The career of pop artist Pink has gone from strength to strength, with incredible chart and lives success. But behind the scenes, Pink has led a difficult life, and has suffered loss at close quarters. Her best friend was one such example, and despite her later success, she was unable to help those closest to her to overcome their problems.
Pink, real name Alecia Moore, was brought up in Philadelphia. Her best friend was Stacey Coffey, and the two grew closer over a fondness for music and drug-taking in their adolescent years. This led eventually to both Pink and Coffey overdosing, although only one would survive this harrowing ordeal.
While Pink-artist left Philadelphia to pursue her international music career, Coffey was left behind, still caught in the grip of drugs and addiction. Coffey’s life dwindled as Pink’s life took off, and despite the fame and fortune Pink was powerless to wrestle her friend from the sway of illegal and harmful drugs.
Coffey’s father, Guy Landis, said that Pink was lucky that she was able to escape drug addiction, and said the story of his daughter reflected the dangers of messing with illegal substances. I first encountered this story from reading a post on http://drugguardians.com the tale is retold with attention on how to reduce harm.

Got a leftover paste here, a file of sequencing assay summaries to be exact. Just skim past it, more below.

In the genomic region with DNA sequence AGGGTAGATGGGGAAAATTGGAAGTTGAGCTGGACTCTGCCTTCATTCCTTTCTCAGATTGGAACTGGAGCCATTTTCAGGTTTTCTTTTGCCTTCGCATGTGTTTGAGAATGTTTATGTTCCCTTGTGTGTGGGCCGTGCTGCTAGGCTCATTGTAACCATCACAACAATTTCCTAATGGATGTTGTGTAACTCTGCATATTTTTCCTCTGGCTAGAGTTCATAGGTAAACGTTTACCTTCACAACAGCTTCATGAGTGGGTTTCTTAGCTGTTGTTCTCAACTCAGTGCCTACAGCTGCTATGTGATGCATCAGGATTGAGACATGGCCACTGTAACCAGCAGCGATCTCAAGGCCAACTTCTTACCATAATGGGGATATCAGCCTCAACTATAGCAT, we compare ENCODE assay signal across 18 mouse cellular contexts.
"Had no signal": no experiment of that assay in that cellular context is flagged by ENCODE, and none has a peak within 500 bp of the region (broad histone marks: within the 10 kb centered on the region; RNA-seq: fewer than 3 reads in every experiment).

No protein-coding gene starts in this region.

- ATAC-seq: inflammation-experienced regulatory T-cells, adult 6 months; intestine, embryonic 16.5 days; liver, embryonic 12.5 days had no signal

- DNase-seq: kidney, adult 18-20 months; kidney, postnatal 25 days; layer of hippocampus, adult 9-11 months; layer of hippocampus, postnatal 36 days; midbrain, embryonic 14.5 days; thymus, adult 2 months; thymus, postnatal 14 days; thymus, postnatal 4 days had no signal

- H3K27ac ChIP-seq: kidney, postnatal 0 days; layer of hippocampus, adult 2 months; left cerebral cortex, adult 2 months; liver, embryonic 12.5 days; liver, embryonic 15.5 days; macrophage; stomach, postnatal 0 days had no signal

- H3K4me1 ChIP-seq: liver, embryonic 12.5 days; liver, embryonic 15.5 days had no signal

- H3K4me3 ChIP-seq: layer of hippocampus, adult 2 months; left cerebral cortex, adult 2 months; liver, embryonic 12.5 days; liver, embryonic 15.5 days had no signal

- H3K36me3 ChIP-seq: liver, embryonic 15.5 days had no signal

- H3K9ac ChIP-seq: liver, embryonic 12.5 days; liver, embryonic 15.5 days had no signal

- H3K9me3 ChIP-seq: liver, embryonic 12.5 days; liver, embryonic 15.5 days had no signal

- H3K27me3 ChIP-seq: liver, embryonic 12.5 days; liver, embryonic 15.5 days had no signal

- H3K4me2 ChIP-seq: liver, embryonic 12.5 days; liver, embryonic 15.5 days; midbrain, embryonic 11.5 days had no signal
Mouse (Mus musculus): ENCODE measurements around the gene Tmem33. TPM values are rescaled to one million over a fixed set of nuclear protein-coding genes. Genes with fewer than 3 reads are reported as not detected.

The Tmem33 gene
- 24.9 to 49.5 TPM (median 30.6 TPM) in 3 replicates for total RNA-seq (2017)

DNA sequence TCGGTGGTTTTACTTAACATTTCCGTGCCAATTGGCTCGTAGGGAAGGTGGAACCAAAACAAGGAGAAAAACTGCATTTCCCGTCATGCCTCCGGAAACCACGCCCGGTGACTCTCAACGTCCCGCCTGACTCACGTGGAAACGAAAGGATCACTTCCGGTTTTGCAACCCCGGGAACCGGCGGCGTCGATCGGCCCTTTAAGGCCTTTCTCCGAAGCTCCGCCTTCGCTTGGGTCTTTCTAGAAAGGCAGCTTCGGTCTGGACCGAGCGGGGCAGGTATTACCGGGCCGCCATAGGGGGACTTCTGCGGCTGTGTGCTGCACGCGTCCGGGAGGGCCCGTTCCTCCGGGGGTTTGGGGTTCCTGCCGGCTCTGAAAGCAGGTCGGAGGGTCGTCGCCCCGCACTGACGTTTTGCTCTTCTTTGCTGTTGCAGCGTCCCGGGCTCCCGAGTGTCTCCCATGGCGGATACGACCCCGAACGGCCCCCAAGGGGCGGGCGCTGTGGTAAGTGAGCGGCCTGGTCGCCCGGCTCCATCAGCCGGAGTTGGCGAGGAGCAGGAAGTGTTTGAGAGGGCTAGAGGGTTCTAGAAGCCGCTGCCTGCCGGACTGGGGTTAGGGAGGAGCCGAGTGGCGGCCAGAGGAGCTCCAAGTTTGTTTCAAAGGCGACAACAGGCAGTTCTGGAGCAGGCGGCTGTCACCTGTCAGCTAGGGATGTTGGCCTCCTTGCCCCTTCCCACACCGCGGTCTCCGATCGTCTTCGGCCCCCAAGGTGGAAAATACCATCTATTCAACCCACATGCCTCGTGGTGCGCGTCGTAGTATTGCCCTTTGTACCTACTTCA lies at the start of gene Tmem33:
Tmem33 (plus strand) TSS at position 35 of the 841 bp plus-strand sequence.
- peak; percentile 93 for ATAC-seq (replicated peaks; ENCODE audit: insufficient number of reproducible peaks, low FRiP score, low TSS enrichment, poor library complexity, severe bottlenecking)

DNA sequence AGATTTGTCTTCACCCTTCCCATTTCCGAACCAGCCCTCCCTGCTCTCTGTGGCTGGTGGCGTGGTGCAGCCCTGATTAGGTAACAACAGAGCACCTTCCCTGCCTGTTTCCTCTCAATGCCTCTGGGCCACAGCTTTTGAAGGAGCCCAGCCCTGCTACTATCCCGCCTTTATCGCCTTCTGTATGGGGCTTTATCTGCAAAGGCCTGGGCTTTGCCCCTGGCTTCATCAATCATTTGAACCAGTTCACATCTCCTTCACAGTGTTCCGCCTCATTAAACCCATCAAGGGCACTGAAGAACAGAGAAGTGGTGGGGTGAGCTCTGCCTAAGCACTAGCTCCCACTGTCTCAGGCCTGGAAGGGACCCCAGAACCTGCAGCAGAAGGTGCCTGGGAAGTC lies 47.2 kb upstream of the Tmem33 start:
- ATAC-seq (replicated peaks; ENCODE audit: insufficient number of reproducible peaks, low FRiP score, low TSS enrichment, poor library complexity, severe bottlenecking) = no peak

“Alecia is fortunate she got smart to it. She kept on working and had a goal from a young age. She had a gift and she went on the right road and got training and all that. Stacey just went down the wrong route. She was doing prescription pills — those pain pills that young people get into these days. She would get a job like a cashier at a restaurant and rip them off, it was a vicious cycle … in rehab they just put her on other medication. She just couldn’t stop.”
Both Pink and Coffey enjoyed a good childhood, with decent families and none of the poverty and hardship issues that so often factor in to stories of this kind. Both had loving families and support networks, but as free spirits chose to pursue their own paths.
In an interview with Entertainment Weekly, Pink admitted she had had problems with drugs over her teenage years. “I was a hard-core partyer from 12 to 15. I was like a candy raver and I was on all the club drugs, selling Ecstasy and crystal meth and Special K.” But as Pink worked toward getting her music career off the ground, Coffey continued down the path of drug abuse that would eventually claim her life.
Toward the end of her life, Coffey met a disreputable local doctor who would go on to prescribe her with more damaging medications to feed her addiction problems. Despite pleas from close friends and family, including Pink herself, there was nothing that could be done to break this toxic relationship and get Coffey back on her feet.
While Pink managed to get her own life back on track, Coffey’s story is one that is reminiscent of so many others who have lives affected by drugs. For the next generation, this sad story should serve as a cautionary tale against getting involved with drugs and toxic substances.